The Milan hypertensive strain of rats (MHS) develops a genetic form of renal hypertension that, when compared to its normotensive control (MNS), shows renal dysfunction similar to that of a subset of human patients with primary hypertension. MHS and MNS were shown to be homozygous by multilocus minisatellite analysis and monolocus microsatellite markers. We show here that one point mutation in each of two genes coding for the membrane skeleton protein adducin is associated with blood pressure in the Milan strain of rats. Adducin is a heterodimer formed by α and β subunits that promotes the assembly of actin with spectrin. MHS and MNS differ, respectively, by the amino acids Y and F at position 316 of the α subunit. In the β-adducin locus, MHS is always homozygous for R at position 529 while in MNS either R or Q occurs in that position. The R/Q heterozygotes showed lower blood pressure than any of the homozygotes. In vitro phosphorylation studies suggest that both of these amino acid substitutions occur within protein kinase recognition sites. Analysis of an F2 generation demonstrated that Y alleles segregated with a significant increment in blood pressure. This effect is modulated by the presence of the R allele of the β subunit. Taken together, these findings strongly support a role for adducin polymorphisms in causing variation of blood pressure in the Milan strain of rats.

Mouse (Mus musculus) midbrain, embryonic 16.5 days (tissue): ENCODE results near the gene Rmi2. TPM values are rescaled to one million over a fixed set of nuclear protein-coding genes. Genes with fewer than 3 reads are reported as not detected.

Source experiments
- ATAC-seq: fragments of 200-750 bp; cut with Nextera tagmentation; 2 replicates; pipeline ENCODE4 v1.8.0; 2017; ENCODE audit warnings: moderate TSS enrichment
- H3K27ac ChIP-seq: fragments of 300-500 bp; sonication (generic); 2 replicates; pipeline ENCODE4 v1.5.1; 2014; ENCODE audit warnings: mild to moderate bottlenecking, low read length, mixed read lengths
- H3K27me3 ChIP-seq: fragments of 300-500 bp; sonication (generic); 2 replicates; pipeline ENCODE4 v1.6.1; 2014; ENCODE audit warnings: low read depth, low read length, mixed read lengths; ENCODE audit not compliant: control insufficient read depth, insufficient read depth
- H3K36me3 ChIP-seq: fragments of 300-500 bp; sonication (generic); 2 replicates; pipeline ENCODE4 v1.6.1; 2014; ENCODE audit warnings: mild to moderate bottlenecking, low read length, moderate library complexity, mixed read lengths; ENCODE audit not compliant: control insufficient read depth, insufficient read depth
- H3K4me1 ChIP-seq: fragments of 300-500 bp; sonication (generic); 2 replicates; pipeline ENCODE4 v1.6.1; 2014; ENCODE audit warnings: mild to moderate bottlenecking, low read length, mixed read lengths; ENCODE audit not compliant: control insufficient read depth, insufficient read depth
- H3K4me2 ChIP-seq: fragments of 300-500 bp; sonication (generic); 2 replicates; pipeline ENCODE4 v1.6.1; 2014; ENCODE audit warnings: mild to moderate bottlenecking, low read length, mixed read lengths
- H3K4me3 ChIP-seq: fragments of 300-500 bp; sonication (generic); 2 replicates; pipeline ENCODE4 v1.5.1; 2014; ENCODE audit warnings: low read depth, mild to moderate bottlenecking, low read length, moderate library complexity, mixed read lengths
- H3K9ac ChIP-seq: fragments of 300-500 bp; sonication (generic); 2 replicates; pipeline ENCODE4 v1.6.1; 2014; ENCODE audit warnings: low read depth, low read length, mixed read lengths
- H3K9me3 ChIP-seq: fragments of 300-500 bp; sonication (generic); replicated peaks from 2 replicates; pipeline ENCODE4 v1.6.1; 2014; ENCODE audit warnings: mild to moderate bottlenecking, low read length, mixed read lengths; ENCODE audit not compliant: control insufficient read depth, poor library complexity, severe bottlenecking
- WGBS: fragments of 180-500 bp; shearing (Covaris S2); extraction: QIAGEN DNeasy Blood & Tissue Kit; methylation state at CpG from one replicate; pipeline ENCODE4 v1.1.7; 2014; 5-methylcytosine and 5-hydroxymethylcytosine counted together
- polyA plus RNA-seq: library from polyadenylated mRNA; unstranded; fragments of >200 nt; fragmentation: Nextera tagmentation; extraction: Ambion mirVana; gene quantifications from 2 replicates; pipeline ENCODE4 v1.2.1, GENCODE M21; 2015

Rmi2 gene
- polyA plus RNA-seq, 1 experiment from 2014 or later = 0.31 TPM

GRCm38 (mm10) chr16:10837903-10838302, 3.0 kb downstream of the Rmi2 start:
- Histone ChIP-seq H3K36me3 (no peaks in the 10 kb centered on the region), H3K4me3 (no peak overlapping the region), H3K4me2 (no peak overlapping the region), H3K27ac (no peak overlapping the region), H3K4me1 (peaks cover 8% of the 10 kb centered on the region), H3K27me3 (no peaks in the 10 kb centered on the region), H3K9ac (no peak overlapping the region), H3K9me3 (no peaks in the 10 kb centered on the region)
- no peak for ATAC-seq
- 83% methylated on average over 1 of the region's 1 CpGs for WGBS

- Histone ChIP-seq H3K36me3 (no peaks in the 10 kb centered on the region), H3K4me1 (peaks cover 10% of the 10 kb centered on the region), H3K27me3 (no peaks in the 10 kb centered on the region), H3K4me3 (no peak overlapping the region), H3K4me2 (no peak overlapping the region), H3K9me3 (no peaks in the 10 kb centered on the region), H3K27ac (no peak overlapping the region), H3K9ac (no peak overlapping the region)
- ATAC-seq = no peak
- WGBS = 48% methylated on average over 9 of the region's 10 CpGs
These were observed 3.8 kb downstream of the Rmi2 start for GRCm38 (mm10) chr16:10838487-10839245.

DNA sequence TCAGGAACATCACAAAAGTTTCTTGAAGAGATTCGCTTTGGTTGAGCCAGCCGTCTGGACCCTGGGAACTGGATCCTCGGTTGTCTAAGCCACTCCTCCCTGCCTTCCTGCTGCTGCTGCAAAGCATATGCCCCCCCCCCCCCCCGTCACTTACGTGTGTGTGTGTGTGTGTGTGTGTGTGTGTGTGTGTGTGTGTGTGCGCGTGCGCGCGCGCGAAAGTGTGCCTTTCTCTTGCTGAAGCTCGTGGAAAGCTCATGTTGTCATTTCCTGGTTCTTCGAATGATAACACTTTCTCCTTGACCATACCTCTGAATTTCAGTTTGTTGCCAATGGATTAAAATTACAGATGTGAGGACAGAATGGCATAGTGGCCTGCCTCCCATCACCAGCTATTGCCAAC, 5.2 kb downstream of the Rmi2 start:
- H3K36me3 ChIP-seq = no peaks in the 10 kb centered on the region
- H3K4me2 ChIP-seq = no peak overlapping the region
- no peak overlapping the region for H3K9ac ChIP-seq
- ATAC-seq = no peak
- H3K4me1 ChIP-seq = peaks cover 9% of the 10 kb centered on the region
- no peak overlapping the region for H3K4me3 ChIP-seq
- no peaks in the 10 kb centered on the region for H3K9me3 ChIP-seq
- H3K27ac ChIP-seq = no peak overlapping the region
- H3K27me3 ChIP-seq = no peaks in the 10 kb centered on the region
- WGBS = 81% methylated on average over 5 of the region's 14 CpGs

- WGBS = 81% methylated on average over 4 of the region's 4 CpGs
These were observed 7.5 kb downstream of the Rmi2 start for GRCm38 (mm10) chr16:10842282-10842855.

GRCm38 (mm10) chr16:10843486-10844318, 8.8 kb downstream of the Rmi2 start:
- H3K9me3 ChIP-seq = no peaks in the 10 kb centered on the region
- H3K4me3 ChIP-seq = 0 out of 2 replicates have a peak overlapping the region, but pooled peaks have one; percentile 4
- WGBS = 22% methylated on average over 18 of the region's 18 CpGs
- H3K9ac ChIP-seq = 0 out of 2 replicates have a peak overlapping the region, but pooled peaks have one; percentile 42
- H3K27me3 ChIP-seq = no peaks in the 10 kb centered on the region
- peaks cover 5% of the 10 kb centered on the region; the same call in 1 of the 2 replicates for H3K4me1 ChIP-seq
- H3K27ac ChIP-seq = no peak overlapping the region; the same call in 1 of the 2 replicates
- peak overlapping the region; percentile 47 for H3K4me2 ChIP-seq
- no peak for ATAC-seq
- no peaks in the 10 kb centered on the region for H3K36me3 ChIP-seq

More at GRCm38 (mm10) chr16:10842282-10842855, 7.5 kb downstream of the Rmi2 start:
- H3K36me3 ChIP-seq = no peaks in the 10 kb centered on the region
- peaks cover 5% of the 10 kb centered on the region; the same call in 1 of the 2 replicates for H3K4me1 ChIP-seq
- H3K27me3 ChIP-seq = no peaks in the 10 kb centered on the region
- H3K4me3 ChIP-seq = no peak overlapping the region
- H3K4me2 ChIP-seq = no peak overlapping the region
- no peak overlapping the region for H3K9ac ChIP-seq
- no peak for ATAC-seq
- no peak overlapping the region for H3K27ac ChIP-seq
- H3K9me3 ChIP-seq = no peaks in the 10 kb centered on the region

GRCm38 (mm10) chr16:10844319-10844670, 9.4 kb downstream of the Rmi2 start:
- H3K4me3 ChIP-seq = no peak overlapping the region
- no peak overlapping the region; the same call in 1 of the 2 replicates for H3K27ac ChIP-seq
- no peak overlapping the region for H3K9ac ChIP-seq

|Number of pages||5|
|Journal||Proceedings of the National Academy of Sciences of the United States of America|
|Publication status||Published - Apr 26 1994|
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